Progressive Party of Working People

Published 3rd May, 2011

The Progressive Party of Working People or AKEL was originally the Communist Party of Cyprus (CPC) which held its first congress in 1926. The Communist Party was declared illegal by the British authorities in 1931 and was reconstituted as AKEL in 1941.

After WWII the party took on a pro-soviet Marxist-Leninist approach and was banned again by the British in 1951. Legalised again in 1959 it consolidated its position after independence in 1960 and in 1976 formed a coalition government with the Democratic Party (DIKO) and the Movement for Social Democracy (EDEK).

In 1981 AKEL was the largest party with 12 of the then 35 seats in the House of Representatives. But in 1985 AKEL slipped to third place winning 15 seats in an enlarged parliament of 56 seats.

In 1991 AKEL took 18 seats and was the second largest party in parliament. At the same time, as communism collapsed across Europe and with the fall of the Soviet Union, AKEL decided to adopt a more democratic socialist doctrine.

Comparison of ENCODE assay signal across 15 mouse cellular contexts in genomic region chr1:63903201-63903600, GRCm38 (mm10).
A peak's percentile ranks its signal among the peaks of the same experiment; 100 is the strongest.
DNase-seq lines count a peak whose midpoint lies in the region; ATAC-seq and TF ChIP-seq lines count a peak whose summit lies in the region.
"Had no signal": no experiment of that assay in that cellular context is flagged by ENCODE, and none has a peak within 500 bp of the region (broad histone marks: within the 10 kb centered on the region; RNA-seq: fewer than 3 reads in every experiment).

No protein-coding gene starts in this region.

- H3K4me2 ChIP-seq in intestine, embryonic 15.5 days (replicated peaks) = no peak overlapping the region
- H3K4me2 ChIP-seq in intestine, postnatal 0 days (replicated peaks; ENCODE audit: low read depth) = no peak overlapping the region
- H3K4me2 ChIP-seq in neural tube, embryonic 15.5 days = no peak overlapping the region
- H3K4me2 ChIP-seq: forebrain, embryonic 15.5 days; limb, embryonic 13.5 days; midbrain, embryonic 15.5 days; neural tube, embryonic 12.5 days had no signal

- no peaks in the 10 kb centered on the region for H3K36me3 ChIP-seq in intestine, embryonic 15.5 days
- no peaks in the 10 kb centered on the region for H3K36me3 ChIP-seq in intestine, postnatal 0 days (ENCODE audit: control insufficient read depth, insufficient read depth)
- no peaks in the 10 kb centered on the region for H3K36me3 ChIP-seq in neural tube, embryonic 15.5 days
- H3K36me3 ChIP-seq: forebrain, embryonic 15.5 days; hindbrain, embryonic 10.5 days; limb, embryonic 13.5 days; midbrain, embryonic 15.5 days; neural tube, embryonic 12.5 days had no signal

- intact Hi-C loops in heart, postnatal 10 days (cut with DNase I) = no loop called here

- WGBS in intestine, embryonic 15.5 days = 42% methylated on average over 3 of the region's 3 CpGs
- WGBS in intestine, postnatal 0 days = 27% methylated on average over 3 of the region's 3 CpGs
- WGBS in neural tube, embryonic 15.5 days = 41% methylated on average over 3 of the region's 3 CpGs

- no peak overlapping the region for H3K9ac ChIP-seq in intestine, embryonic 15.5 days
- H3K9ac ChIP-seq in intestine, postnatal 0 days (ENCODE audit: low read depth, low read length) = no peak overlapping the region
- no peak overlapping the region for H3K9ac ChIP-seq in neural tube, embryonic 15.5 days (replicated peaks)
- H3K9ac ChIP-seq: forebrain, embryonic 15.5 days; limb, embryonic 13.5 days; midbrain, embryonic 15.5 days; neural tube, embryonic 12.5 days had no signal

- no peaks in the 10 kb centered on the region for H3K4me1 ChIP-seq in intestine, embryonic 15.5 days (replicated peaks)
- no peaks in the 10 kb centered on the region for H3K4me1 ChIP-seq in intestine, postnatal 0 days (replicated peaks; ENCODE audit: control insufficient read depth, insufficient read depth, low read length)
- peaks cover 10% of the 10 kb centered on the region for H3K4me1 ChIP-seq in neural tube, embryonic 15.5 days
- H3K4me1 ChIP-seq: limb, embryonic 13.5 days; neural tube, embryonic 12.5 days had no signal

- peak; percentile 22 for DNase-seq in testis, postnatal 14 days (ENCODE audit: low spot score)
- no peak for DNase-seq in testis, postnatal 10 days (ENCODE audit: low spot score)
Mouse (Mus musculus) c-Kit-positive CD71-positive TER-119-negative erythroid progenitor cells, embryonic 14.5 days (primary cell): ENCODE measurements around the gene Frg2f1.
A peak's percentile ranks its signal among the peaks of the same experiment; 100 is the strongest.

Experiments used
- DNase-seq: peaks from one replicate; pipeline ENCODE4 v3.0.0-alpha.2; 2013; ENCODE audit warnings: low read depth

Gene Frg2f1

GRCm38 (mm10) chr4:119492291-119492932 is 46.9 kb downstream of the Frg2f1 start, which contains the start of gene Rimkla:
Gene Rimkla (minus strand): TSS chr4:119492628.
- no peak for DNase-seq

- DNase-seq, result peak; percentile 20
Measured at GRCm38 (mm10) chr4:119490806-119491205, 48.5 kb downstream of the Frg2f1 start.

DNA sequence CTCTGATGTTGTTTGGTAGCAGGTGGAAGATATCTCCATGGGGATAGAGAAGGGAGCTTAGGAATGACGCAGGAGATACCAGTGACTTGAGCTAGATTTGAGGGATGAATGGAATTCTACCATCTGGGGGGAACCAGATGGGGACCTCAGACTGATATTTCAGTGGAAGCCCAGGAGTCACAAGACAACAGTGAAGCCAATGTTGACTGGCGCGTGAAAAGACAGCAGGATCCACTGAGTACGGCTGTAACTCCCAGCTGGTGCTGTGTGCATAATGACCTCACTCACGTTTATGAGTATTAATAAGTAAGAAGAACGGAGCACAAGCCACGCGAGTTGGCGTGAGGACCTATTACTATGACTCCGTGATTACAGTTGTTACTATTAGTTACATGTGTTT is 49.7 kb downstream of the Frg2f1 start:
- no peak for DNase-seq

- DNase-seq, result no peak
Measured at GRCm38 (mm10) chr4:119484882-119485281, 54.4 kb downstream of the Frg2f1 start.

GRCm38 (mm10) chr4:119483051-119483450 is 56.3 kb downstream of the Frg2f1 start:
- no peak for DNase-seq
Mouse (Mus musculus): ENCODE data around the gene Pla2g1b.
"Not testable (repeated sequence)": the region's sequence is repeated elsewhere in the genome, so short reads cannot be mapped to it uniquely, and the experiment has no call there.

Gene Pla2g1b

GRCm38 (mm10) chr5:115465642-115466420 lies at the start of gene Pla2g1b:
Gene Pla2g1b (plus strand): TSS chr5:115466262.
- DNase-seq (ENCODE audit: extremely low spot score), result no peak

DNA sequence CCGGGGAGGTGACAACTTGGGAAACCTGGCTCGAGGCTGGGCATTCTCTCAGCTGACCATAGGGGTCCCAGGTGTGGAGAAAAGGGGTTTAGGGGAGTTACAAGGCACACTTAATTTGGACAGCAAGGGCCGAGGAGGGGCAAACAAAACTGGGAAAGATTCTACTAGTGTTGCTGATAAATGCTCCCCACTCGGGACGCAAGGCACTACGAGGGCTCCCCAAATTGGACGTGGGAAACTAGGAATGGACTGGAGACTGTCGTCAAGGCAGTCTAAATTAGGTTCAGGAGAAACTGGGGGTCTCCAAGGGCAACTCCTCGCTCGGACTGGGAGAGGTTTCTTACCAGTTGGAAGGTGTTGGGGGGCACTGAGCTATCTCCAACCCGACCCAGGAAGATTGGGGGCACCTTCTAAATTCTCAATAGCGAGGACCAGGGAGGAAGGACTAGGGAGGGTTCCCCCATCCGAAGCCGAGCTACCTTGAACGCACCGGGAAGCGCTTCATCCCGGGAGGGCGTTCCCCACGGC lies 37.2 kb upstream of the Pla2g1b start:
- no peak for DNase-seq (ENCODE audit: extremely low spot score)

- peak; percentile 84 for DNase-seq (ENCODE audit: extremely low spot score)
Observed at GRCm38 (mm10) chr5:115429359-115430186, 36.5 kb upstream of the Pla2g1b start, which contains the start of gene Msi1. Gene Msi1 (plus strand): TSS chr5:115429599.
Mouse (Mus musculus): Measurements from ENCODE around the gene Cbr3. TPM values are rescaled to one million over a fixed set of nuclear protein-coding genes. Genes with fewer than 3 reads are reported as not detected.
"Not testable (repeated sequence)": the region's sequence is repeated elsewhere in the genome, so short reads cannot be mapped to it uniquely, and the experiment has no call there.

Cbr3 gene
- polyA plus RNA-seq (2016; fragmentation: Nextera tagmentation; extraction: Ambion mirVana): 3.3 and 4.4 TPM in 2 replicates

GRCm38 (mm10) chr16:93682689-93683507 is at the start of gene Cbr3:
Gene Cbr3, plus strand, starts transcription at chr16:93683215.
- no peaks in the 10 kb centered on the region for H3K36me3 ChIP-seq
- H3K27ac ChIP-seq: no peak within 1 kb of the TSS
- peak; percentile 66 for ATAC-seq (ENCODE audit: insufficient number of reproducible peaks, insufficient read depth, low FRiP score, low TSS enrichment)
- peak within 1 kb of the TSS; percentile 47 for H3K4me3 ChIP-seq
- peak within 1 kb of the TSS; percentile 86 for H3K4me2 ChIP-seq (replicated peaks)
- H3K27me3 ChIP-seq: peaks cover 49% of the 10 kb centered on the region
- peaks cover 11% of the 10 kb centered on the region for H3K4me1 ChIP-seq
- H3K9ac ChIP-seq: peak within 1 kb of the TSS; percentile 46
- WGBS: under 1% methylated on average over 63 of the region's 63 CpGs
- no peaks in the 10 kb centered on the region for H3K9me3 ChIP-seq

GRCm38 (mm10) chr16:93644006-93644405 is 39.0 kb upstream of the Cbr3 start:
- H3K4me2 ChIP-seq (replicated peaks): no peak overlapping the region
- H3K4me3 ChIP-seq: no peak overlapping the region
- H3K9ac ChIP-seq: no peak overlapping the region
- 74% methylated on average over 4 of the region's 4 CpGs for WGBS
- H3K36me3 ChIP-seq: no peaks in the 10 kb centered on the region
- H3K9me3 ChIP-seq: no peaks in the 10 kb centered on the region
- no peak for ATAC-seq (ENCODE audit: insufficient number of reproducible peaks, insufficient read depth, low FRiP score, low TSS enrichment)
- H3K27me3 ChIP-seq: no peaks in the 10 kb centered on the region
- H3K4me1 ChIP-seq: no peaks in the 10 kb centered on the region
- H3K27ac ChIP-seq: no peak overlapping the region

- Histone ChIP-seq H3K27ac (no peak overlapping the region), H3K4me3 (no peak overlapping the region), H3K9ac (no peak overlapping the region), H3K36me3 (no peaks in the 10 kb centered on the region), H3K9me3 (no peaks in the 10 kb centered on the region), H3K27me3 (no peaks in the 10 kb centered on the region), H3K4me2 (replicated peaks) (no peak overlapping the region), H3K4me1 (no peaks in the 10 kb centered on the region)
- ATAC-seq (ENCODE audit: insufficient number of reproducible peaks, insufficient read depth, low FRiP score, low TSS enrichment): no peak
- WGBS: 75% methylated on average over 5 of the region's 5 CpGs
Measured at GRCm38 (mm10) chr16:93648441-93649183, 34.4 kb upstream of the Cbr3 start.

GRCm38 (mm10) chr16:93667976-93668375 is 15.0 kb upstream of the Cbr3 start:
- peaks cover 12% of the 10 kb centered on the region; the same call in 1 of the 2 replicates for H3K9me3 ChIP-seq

In 1996 they came second again to the Democratic Rally but in 2001 took 20 seats with 34.7% of the vote and became the largest party. In 2006 AKEL took 18 seats, the same number as the Democratic Rally.

In 2008, for the first time, an AKEL candidate, Dimitris Christofias won the Presidential election taking 53.37% of the vote in a second round runoff.

The Progressive Party of Working People describes itself as a communist party which supports an independent demilitarised and non-aligned Cyprus. It supports a rapprochement with the Turkish Cypriots and supported membership of the European Union.

The AKEL is a member of the European United Left – Nordic Green Left in the European Parliament and an observer party of the Party of the European Left.

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